documenting worlds
photography by annie appel
film-based work *
activism
refugee, germany 2016
the occupy portraits
exchanges I
exchanges II

voices
mexico
viva
uncle jay

work
l.a. theatre works
l.a. chamber orchestra
pro express
mandala
silent sisters
little bell

passages
spielberg
lucy
waiting
common descent

confidences
the gratitude journals
self-portraits
one day
three
notorious

about the artist
bio and resume
video interviews
field notes

mentoring
legacy workshop
individual tutorials
home
2010
I'd always known that one day, after enough time had gone by, I would return to the park.
This time, before I'd even mounted my camera to the tripod, two security guards insisted on
seeing my permit to photograph on public property.

"Lady, if you don't leave right now we will be forced to call the police."
To their surprise, I welcomed the idea.

One guard stayed and watched from a distance while I continued to set up my gear. Before long,
the other guard returned with two Los Angeles police officers. After looking at the set of photos
I'd created 23 years earlier at the same park, with the same background and the same camera,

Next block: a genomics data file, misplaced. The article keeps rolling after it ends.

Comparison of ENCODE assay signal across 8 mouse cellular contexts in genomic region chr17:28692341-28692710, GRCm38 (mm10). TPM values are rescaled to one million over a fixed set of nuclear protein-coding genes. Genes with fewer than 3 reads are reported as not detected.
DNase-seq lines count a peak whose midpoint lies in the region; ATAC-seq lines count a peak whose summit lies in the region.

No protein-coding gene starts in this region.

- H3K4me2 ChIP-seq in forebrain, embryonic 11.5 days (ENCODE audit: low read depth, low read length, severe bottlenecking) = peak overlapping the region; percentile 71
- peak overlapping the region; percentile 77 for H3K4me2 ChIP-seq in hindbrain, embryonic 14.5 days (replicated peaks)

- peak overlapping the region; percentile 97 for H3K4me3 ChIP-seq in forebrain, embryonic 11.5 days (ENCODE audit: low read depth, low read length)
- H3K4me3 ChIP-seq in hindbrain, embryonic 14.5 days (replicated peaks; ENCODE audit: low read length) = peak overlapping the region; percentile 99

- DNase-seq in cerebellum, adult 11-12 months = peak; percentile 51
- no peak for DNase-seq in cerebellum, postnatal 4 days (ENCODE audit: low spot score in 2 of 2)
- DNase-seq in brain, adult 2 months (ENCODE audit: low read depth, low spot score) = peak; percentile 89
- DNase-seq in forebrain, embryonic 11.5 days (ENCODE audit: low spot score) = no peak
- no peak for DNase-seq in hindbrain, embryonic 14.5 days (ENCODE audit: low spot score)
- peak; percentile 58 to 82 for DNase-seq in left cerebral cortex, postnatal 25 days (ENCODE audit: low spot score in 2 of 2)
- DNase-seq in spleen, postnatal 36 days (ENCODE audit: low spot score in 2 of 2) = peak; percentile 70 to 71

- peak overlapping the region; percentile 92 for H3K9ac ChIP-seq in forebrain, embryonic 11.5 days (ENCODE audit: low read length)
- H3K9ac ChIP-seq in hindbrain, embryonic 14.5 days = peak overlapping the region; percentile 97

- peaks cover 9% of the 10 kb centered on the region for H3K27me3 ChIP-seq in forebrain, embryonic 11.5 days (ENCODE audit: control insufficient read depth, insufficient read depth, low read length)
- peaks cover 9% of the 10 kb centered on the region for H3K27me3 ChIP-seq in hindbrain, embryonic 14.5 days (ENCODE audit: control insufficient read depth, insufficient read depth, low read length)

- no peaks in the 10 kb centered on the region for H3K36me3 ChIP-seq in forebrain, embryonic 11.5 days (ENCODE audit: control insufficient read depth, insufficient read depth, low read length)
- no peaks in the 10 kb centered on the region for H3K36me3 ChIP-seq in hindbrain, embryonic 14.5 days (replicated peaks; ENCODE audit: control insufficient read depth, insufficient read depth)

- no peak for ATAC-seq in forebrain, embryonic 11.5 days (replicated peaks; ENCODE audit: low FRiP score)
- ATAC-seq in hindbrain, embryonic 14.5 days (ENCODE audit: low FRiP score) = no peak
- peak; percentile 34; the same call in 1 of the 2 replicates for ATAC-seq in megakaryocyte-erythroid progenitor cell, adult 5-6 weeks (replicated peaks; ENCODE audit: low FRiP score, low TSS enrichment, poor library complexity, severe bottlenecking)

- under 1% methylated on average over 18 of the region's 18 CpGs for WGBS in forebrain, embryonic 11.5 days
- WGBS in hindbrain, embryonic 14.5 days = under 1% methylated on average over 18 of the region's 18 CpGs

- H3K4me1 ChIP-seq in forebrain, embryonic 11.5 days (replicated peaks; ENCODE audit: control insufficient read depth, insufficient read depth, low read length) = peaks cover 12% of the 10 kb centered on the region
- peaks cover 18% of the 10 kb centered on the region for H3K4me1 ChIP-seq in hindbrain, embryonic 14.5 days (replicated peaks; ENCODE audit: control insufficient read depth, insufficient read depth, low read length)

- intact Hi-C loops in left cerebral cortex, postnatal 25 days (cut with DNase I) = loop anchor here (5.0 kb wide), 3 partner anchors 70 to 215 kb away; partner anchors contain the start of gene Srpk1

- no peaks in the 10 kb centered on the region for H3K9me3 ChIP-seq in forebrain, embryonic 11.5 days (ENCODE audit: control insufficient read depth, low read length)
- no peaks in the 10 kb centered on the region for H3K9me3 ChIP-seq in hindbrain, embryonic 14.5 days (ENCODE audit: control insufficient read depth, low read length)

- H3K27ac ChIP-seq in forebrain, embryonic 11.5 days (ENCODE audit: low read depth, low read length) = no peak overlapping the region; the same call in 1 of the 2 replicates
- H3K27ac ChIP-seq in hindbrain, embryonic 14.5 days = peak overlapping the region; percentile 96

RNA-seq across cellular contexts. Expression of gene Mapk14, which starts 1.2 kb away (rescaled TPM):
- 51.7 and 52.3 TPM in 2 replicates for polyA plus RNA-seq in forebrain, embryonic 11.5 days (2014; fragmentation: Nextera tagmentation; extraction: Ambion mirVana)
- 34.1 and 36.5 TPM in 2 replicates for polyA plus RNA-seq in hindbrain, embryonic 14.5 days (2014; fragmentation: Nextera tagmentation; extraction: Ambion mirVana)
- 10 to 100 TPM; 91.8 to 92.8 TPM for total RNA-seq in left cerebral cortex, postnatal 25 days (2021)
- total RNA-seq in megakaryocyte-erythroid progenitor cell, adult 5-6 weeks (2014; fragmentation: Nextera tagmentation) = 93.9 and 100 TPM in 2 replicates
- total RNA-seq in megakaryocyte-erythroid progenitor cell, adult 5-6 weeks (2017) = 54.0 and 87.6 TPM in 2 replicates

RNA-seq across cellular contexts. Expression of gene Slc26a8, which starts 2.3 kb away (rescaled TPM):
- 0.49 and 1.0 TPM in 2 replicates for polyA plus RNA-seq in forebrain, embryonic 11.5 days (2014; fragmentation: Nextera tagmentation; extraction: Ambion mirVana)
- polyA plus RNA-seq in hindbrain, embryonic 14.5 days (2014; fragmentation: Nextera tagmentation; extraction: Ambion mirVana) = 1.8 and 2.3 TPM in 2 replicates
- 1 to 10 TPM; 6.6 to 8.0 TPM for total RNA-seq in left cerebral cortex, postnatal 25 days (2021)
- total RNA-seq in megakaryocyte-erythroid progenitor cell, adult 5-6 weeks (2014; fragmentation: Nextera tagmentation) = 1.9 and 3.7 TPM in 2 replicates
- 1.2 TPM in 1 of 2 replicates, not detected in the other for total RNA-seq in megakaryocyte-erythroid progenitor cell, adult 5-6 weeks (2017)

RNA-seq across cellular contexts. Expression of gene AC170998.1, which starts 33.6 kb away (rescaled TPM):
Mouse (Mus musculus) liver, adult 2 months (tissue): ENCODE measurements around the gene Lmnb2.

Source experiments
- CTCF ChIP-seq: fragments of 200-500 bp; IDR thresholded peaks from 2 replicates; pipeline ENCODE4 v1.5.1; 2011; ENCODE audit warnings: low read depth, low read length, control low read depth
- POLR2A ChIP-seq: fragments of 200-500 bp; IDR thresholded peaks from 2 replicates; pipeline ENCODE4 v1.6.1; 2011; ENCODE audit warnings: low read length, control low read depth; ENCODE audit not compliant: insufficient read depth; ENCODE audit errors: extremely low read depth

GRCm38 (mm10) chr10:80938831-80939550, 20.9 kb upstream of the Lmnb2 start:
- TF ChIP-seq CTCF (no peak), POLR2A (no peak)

they wished me well, although they declined to stand for a portrait.

In a day filled with unexpected interaction, meeting Paul was a moment to cherish.
"I remember when you were here last time," he said.

Convinced I'd confused him with my explanation of the work, I replied. "I don't photograph here
on a regular basis - just this one time." I pointed to the original, small book of portraits I'd brought
from 1987. He turned the pages, stopping to point at one of the portraits.

"Warren is living with his daughter now. She came and got him." He flipped a few more pages.
"Anthony is married now and has three kids. He is a waiter a few blocks from here. Dennis and
Fas just got out of jail again, " he added, pointing at another picture. "Those two are really
something." and he smiled a little.

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